The next stop – also scheduled – is the first in a series of water features, and it’s a doozy. Lower Falls is the most accessible of the major waterfalls on The Kank, being right off of the road with a large parking area, picnic areas, and facilities. But mostly, it has water. Lots of water and huge rocks. Boulders, really, strewn throughout the riverbed and covered with people taking pictures of the beautiful falls, the stunning fall leaves, and the other people. If you’re not up to scrambling over rocks for the perfect selfie, there’s a boardwalk that affords fantastic views of the falls.
Further on, Rocky Gorge Scenic Area also has a parking area with a beautiful river scene, but a little hiking pays off with a river gorge that will make you WOW!-out-load. Hike a bit further, across the footbridge over the Swift, and you’ll find the serene Falls Pond.
Thomas Colbath’s Famous Last Words: I’ll be right back…
Actually, those weren’t his final words, but they were the last words his wife Ruth heard from him. One day in 1891, Thomas said he’d be back “in a little while,” and left their tiny house in equally tiny Passaconaway. Ruth waited for him to return right up to her death in 1930, but never saw him again. We learned about the Russell and Colbath families, heard Thomas’ story, toured their preserved home, and learned about homesteading at the Russell Colbath Historic Site. It’s the last pioneer homestead in New Hampshire, and was placed on the National Register of Historic Places in 1987. If needed, the facilities here include running water; not too common at Forest Service facilities.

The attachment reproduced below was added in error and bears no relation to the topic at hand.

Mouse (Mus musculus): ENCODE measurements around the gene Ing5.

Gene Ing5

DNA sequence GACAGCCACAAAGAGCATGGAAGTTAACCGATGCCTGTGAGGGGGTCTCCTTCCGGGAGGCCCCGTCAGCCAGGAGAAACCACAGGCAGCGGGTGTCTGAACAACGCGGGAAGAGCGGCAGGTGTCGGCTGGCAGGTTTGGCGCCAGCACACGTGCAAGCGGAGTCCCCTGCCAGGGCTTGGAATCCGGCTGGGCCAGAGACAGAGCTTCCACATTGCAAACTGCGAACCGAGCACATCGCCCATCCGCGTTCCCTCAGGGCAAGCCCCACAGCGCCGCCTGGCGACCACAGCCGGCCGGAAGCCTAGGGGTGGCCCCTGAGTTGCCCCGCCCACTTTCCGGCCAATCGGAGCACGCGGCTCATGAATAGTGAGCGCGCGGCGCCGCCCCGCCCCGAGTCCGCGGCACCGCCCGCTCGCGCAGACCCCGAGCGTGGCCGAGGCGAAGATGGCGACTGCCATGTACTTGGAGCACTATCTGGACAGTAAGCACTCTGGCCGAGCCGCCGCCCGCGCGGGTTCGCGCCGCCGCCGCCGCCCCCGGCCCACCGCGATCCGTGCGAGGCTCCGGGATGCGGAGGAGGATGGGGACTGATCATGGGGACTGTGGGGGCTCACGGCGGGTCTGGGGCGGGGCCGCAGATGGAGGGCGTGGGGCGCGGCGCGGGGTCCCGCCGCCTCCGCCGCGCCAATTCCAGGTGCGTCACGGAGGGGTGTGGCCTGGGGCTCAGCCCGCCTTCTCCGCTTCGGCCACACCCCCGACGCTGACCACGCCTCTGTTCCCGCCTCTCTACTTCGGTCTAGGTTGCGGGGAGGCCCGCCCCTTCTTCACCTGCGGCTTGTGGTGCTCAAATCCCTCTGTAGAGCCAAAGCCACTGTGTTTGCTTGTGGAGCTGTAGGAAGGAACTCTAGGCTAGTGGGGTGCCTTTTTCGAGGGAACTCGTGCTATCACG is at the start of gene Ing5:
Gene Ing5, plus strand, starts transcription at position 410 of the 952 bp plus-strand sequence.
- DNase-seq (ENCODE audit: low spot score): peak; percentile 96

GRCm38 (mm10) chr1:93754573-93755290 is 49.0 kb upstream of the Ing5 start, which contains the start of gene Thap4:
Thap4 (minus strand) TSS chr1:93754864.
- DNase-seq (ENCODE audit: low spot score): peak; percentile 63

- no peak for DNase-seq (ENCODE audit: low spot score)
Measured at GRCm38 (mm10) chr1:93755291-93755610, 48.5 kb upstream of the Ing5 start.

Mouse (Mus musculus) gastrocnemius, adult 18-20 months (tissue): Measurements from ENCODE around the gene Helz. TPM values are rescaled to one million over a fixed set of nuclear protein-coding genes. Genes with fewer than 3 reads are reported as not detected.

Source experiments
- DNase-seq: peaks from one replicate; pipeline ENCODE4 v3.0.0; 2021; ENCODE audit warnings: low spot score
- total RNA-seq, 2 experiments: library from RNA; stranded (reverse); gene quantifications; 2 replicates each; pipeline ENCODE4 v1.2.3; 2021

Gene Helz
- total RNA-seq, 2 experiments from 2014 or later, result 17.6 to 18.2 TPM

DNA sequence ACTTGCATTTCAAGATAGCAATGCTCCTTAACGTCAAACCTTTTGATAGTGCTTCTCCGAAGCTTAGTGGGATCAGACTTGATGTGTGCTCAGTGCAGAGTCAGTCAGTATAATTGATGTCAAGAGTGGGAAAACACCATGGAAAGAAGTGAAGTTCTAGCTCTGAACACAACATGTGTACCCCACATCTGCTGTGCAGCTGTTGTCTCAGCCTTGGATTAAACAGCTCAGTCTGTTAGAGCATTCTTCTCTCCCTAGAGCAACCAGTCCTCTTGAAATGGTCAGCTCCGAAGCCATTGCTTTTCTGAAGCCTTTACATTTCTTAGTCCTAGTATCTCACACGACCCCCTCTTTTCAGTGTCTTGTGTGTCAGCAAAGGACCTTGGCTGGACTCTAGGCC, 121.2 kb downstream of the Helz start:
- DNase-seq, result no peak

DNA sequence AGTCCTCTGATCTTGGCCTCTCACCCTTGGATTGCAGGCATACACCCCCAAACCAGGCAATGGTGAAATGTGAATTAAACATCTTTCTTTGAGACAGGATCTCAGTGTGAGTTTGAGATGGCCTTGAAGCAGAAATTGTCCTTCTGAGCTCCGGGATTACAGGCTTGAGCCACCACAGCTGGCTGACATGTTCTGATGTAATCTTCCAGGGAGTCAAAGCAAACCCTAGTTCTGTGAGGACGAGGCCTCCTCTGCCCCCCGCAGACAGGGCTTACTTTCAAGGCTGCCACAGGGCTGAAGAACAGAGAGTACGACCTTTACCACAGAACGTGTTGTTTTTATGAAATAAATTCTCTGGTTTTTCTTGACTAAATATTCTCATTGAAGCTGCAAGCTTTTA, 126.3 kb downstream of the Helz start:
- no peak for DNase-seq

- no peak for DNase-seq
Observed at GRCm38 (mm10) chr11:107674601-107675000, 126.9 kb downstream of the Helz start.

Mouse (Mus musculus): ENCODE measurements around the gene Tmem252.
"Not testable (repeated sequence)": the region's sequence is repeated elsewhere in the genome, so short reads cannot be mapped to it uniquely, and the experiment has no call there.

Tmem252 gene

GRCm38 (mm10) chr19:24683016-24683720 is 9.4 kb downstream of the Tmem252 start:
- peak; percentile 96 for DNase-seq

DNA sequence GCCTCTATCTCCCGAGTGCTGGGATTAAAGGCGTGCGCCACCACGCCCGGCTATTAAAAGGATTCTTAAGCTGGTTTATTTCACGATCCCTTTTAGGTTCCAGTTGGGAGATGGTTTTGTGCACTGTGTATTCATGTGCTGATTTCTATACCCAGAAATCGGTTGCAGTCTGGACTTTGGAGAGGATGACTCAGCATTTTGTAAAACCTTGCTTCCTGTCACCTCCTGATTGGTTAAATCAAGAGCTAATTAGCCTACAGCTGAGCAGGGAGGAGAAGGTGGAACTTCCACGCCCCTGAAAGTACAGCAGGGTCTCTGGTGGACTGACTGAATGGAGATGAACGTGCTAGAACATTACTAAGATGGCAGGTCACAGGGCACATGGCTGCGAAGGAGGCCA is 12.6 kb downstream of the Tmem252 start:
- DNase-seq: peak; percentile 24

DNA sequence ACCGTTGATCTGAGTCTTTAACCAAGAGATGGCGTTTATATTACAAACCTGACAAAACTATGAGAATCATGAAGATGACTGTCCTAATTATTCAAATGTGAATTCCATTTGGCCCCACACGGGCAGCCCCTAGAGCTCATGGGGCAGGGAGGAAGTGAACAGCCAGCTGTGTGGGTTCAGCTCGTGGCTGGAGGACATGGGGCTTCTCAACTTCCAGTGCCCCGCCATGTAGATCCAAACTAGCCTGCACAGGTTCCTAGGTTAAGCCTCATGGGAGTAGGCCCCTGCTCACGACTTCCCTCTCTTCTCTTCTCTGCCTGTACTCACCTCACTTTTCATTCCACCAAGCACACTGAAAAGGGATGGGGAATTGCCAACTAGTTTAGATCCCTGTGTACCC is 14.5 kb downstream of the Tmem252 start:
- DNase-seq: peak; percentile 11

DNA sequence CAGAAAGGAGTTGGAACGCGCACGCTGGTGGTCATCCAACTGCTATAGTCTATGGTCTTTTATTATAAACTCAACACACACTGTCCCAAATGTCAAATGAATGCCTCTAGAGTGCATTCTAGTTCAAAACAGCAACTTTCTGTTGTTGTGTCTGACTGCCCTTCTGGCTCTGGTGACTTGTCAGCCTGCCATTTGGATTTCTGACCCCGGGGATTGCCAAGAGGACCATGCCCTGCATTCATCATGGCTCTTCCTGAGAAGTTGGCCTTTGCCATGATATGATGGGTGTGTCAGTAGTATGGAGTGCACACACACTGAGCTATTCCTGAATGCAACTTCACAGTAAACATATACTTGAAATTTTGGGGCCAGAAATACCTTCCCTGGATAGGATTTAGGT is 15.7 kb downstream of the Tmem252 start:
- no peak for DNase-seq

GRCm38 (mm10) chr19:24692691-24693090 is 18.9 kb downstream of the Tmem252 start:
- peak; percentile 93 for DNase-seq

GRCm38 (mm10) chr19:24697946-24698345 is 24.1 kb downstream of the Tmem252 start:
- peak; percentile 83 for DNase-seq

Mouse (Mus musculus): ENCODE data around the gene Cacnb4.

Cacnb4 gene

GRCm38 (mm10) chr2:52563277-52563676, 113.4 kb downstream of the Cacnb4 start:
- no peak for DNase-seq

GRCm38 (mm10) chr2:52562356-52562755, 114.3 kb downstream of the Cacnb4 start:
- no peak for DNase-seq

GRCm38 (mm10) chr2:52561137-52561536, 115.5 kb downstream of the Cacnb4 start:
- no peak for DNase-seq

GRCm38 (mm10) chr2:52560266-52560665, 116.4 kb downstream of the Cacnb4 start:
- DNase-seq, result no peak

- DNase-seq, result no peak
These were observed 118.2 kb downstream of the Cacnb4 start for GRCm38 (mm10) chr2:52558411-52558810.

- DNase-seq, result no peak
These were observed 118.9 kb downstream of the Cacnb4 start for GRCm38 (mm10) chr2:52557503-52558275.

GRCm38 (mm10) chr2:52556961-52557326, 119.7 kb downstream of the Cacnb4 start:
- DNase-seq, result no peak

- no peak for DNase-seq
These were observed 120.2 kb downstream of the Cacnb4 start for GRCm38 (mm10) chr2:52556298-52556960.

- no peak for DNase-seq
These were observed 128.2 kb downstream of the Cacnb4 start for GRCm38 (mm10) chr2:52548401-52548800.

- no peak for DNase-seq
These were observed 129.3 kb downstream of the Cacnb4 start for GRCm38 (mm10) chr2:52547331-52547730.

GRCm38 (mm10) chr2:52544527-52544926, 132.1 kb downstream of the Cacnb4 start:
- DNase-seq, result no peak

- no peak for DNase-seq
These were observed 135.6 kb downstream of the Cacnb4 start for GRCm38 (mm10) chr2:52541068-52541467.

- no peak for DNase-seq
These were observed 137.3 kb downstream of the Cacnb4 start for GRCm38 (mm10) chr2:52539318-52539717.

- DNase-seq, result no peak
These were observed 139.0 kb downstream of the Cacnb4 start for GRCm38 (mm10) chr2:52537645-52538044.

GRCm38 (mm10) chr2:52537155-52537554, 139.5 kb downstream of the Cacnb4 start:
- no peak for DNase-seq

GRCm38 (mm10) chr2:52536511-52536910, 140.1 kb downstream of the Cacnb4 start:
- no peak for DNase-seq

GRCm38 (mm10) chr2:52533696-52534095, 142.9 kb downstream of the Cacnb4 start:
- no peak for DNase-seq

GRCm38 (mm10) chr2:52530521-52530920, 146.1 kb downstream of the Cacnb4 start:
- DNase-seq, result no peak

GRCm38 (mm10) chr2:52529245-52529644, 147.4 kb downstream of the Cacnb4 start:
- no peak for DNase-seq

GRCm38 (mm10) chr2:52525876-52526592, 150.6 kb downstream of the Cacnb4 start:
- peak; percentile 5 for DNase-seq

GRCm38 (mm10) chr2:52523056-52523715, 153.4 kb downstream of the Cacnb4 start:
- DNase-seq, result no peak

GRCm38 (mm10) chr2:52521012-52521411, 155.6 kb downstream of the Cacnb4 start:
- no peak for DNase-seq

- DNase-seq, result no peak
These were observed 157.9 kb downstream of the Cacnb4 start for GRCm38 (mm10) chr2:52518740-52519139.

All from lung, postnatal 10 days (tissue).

There’s another short hike to beautiful Sabbaday Falls, the third in a string of gorgeous, easily accessible falls along this section of The Kank. The 40-foot cascade is flanked by stairs and a footbridge less than a half-mile from the parking area. Before we get to the final water feature, the Sugar Hill Scenic View beckons from across the highway. This pull off was one of the most crowded of our trip, and it’s easy to see why: Very nearly at the top of the pass, the viewpoint looks out over mountains ablaze in fall colors. Two smaller overlooks just ahead offer mountain vistas from either side of the 2,855-foot Kancamagus Pass. We’ve covered 27 miles and climbed almost 2,400 feet. (Knowing this, we were amazed to see many people bicycling over this pass. Clearly, they were crazy people.)
One reason we recommend starting on the Kancamagus Highway in Conway is this string of Don’t Miss sights in a relatively short distance. Hitting them early helps avoid some of the crowds and won’t have you rushing to squeeze them in at the end of the day.
Go West(er) Young Man!